Nearly 70% of U.S. employees have either returned to work for a previous employer or are open to being a “boomerang” employee at some point in the future. In our last blog post, we discussed why companies should embrace boomerangs – employees who leave a company voluntarily only to be rehired. This week, we’ll cover some of the strategies you can use to catch those boomerangs – and keep them. Let’s get started.
Keep a database of people who leave in good standing. Similar to your Talent Network, place exiting employees’ contact information in a database for ongoing sharing of company news and new opportunities. You already have this information; use it to maintain the communication channel and demonstrate that your former employee’s contribution was valued.
Start before they’re truly gone. The right time to show your appreciation for a potential rehire starts the moment they leave. The last day of employment is critical to any successful boomerang campaign, and how you treat an employee when they leave makes all the difference. In fact, their last day presents a perfect opportunity for a simple gesture, such as a “Thank You” card signed by the CEO or department manager wishing them success and sharing that the door is always open. Timeliness is key, and the message should be personally delivered on the employee’s last day.
Never bad-mouth an ex. This life edict applies to both leaver and leavee; it speaks volumes about both the character of your now-former employee and your integrity as an employer. Let’s put this in real terms: a relationship just ended. Although positive, it just didn’t work out. Maybe it was just poor timing, but that doesn’t mean you still can’t be friends. In fact, that’s a Healthy Relationship 101 signifier, and your recruitment strategy should follow suit.
Make it personal. People appreciate acknowledgement and they’ll remember the little things. Creative, out-of-the-box ideas include:
- Send a note/flowers to their new job. One NAS client sent a dozen roses to the exited nurse on her first day of the new job with a simple “Wishing you much success!” message. Talk about a successful boomerang campaign!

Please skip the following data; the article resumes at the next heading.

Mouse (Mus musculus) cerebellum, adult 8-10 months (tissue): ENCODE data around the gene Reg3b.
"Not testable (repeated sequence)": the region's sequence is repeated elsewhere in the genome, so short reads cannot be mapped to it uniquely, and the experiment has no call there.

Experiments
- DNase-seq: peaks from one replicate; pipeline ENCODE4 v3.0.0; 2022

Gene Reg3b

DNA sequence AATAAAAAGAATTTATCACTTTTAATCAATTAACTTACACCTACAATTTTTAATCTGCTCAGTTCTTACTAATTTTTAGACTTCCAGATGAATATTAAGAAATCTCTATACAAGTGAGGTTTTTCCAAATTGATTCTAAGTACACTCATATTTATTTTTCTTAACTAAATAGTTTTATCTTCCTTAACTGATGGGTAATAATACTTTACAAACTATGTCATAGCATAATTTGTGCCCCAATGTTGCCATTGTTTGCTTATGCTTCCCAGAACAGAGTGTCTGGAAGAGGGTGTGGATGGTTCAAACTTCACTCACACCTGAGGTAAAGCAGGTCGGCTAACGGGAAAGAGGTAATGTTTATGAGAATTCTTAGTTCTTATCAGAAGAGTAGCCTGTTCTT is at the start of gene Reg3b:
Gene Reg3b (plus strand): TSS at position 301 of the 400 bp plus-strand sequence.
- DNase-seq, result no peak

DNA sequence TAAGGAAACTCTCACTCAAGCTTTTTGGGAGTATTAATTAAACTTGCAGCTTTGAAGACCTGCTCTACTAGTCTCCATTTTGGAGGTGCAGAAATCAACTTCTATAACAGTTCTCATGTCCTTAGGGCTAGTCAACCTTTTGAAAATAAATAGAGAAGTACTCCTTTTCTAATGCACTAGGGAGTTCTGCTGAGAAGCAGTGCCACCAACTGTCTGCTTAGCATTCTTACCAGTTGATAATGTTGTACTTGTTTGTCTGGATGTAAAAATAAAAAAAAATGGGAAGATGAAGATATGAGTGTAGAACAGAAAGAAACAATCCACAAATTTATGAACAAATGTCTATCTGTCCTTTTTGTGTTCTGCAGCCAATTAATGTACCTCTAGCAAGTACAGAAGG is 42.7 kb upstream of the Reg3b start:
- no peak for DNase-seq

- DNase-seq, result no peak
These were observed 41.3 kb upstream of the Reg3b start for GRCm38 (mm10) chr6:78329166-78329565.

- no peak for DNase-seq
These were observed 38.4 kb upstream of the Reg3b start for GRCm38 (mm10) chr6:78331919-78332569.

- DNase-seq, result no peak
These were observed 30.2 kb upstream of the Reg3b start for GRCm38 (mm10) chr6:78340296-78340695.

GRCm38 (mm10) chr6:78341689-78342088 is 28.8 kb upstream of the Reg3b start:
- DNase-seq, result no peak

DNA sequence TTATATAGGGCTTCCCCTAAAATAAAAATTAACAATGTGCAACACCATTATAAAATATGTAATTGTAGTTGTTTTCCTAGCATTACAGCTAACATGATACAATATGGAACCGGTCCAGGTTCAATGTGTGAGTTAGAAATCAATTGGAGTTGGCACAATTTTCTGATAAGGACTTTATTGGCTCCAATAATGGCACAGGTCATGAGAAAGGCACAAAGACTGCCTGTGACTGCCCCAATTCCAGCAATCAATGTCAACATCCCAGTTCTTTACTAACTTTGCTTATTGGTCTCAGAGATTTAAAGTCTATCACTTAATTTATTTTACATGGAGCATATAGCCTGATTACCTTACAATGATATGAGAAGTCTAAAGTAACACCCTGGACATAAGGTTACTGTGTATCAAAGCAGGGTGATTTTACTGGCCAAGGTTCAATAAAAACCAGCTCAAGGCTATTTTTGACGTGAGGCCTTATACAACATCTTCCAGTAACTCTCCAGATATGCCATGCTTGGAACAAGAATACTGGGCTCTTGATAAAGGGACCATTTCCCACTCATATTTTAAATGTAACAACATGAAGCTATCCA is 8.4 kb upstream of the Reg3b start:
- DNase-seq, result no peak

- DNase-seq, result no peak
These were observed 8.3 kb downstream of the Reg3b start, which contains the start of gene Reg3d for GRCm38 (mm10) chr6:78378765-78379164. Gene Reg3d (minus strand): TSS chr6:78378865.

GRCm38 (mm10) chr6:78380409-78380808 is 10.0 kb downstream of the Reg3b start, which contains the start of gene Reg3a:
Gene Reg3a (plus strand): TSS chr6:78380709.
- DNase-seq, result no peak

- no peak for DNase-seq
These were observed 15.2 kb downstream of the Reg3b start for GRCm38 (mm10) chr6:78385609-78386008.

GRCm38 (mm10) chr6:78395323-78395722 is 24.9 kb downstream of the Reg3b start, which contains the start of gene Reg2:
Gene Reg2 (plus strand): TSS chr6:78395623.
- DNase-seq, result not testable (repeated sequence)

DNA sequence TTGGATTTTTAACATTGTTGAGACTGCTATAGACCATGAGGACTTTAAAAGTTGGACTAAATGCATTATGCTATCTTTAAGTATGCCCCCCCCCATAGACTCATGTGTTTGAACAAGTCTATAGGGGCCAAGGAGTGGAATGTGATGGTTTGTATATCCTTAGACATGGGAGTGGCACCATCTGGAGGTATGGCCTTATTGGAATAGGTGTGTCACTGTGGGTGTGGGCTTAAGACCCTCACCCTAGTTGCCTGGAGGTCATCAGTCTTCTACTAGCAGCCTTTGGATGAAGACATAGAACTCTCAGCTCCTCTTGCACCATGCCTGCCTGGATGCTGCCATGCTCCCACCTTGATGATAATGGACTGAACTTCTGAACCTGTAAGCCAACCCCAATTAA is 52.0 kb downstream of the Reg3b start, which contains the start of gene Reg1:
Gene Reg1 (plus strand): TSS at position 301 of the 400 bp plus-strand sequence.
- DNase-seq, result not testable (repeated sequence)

- Employ the power of video. This can work both ways. Offer the departing employee the opportunity to tape their exit interview (if they’re so inclined) as a way to reinforce that their perspective is important and valued. Another use of video: have the team and management record a personal “thank you” to the exiting employee. Make them feel important and that they will be missed, and be sure to share the video as a “thank you” for their service.
- Make it worth their while. Our client, Methodist LeBonheur Healthcare, made an exceptional offer to boomerang nurses: those returning in less than three years will have their prior years of service and elements of the benefits package reinstated.
Create alumni groups. If you haven’t set up an Alumni Group on Facebook or LinkedIn, you should. It’s a great way to stay in touch with former employees and let them know what is happening within your organization. When the employee is leaving, be sure to have their LinkedIn address so that you can invite them to join immediately. And keep the content updated and engaging via quarterly newsletters, alumni events, etc.
Stay on track and stay in touch. When considering your retargeting strategy, it’s important to develop short- and long-range communication efforts via continued, non-invasive follow-up at timely intervals; 30- 60- and 90-day+ follow-up via rotating communication channels that will keep your organization top of mind with top candidates:
- Postcard mailed to their home
- Post-departure phone call from a recruiter
- Company newsletter
Their first day back sets the tone. Be sure to welcome the boomerang employee on their first day back. Create excitement by decorating their work space, placing a welcome letter or note card signed by all team members and management, and having lunch delivered.
Boomerangs offer significant advantages over unfamiliar applicants, and smart companies are embracing the trend. Contact NAS to learn how your organization can attract this unique candidate.